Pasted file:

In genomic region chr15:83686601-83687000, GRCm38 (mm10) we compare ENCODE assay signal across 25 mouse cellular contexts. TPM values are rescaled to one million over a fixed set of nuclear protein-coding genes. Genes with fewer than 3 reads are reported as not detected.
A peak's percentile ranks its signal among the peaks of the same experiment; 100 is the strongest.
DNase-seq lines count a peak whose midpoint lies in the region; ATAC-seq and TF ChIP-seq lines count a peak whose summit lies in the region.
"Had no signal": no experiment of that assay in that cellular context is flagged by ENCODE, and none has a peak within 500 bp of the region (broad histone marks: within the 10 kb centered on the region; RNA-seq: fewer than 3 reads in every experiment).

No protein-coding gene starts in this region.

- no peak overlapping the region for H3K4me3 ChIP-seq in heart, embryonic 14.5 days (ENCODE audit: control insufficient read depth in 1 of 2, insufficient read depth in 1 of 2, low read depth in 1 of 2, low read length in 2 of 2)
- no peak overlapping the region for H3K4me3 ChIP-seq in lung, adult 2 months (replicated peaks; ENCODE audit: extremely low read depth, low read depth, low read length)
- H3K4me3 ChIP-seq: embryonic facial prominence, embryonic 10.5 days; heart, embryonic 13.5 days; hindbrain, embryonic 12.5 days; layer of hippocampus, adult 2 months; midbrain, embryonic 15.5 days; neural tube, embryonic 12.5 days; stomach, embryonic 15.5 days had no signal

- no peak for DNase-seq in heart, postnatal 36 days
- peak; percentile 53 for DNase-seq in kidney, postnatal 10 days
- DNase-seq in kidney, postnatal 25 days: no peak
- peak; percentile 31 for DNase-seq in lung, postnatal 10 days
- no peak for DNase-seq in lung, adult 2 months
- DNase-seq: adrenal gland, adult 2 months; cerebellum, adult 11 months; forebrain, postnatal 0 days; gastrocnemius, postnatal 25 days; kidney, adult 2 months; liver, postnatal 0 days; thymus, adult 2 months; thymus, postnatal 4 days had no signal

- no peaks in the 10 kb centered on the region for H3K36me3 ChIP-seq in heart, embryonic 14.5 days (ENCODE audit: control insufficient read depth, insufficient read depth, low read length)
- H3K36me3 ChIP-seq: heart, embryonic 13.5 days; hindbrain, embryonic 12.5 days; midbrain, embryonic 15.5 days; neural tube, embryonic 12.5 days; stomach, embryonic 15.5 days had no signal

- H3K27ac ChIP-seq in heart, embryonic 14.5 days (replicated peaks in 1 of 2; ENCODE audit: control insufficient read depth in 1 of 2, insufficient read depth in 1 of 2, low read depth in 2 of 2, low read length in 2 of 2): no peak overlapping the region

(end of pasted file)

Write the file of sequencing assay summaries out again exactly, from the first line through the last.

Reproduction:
In genomic region chr15:83686601-83687000, GRCm38 (mm10) we compare ENCODE assay signal across 25 mouse cellular contexts. TPM values are rescaled to one million over a fixed set of nuclear protein-coding genes. Genes with fewer than 3 reads are reported as not detected.
A peak's percentile ranks its signal among the peaks of the same experiment; 100 is the strongest.
DNase-seq lines count a peak whose midpoint lies in the region; ATAC-seq and TF ChIP-seq lines count a peak whose summit lies in the region.
"Had no signal": no experiment of that assay in that cellular context is flagged by ENCODE, and none has a peak within 500 bp of the region (broad histone marks: within the 10 kb centered on the region; RNA-seq: fewer than 3 reads in every experiment).

No protein-coding gene starts in this region.

- no peak overlapping the region for H3K4me3 ChIP-seq in heart, embryonic 14.5 days (ENCODE audit: control insufficient read depth in 1 of 2, insufficient read depth in 1 of 2, low read depth in 1 of 2, low read length in 2 of 2)
- no peak overlapping the region for H3K4me3 ChIP-seq in lung, adult 2 months (replicated peaks; ENCODE audit: extremely low read depth, low read depth, low read length)
- H3K4me3 ChIP-seq: embryonic facial prominence, embryonic 10.5 days; heart, embryonic 13.5 days; hindbrain, embryonic 12.5 days; layer of hippocampus, adult 2 months; midbrain, embryonic 15.5 days; neural tube, embryonic 12.5 days; stomach, embryonic 15.5 days had no signal

- no peak for DNase-seq in heart, postnatal 36 days
- peak; percentile 53 for DNase-seq in kidney, postnatal 10 days
- DNase-seq in kidney, postnatal 25 days: no peak
- peak; percentile 31 for DNase-seq in lung, postnatal 10 days
- no peak for DNase-seq in lung, adult 2 months
- DNase-seq: adrenal gland, adult 2 months; cerebellum, adult 11 months; forebrain, postnatal 0 days; gastrocnemius, postnatal 25 days; kidney, adult 2 months; liver, postnatal 0 days; thymus, adult 2 months; thymus, postnatal 4 days had no signal

- no peaks in the 10 kb centered on the region for H3K36me3 ChIP-seq in heart, embryonic 14.5 days (ENCODE audit: control insufficient read depth, insufficient read depth, low read length)
- H3K36me3 ChIP-seq: heart, embryonic 13.5 days; hindbrain, embryonic 12.5 days; midbrain, embryonic 15.5 days; neural tube, embryonic 12.5 days; stomach, embryonic 15.5 days had no signal

- H3K27ac ChIP-seq in heart, embryonic 14.5 days (replicated peaks in 1 of 2; ENCODE audit: control insufficient read depth in 1 of 2, insufficient read depth in 1 of 2, low read depth in 2 of 2, low read length in 2 of 2): no peak overlapping the region